Kyaw Kha: Welcome to Dateline Irrawaddy! This week, we’ll discuss who will have to compensate for the Myitsone Dam project. I’m The Irrawaddy Burmese edition’s chief reporter Kyaw Kha and I am joined by the chairman of the Democratic Party for a New Society U Aung Moe Zaw and environmentalist Dr. Myint Zaw.
There have been increased calls for the complete termination of the Myintsone hydropower project and recently, there was a panel discussion about it with you [as a panelist], Dr. Myint Zaw. The discussion titled “Save Irrawaddy by Offering Compensation” suggested collecting money from the public to compensate China in exchange for scrapping the controversial Myitsone Dam project. Public opinion can be divided into two groups—one group in favor of and the other against the idea of compensating. Could you explain why you panelists chose that topic?
Myint Zaw: The Myitsone Dam crisis has continued for some time and now there are political changes and it appears that we have been put into a tight corner. We thought it is time to switch up from the usual awareness campaigns we conducted in the past and we wondered if we could find a solution in which the people could participate. We wondered if the government and people could work together to find an alternative. Our idea was for the public to give support to the government to get the dam project scrapped and to give compensation with our own money.
KK: U Aung Moe Zaw, what do you think of this idea? And do you think China would accept it? They are very keen to build the dam.
Aung Moe Zaw: I assume that the majority of Myanmar people do not accept the Myitsone [dam]. Myitsone opponents may take different approaches to stopping the dam project. Besides the idea presented by Ko Myint Zaw, there might be many other ideas. Secondly, I think we should heed all the efforts to stop Myitsone. Thirdly, the State Counselor is visiting China and there are concerns that the project will be resumed. Under such circumstances, the timing of efforts made by experts, CSOs (civil society organizations) and prominent figures is quite perfect, I think. Again, I think no matter what campaign is made, it is important that it is joined by the majority of the people. Only when the majority of the people participate, will it draw the attention of the country’s leaders. The campaign will be more effective if China realizes that Myanmar people oppose the project, I think. The move spearheaded by Ko Myint Zaw and others, I think, is an approach that allows the majority of ordinary people to get involved. It is important that the campaign is joined by many people. The more people that join the campaign, the more it will attract the attention of our leaders as well as the Chinese side. I think their move allows for public participation.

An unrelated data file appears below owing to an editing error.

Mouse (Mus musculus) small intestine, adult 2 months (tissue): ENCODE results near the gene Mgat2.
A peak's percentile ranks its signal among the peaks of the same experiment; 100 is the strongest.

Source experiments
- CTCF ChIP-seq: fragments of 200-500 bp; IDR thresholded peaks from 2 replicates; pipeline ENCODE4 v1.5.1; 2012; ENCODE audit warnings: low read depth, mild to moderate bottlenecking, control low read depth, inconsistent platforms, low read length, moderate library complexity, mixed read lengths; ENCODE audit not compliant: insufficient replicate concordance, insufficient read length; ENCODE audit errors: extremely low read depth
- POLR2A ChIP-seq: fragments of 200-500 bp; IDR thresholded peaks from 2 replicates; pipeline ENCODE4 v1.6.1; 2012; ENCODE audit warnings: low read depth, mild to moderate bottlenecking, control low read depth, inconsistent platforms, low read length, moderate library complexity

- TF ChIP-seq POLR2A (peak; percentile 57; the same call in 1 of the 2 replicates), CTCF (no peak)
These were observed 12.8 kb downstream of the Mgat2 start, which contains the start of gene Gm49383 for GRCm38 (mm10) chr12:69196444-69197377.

KK: However, there is another view that people shouldn’t need to compensate for it because it was not them who sold Myitsone and that those who signed the contract should take responsibility for it. What do you think of this view?
AMZ: Yes, there are people who think so and I acknowledge their view. I think it is reasonable. Now is a critical moment as the fate of the Irrawaddy River is to be decided. There must be a public campaign at this time. There were protests against the dam in Waingmaw (Kachin State) a few days ago. A well-attended anti-dam discussion was held in the past and anti-dam protests have been held in front of Maha Bandoola Park [in Yangon]. Such activities should be carried out at this point of time, I think. The more anti-dam activities, the better [for the success of the termination of the project].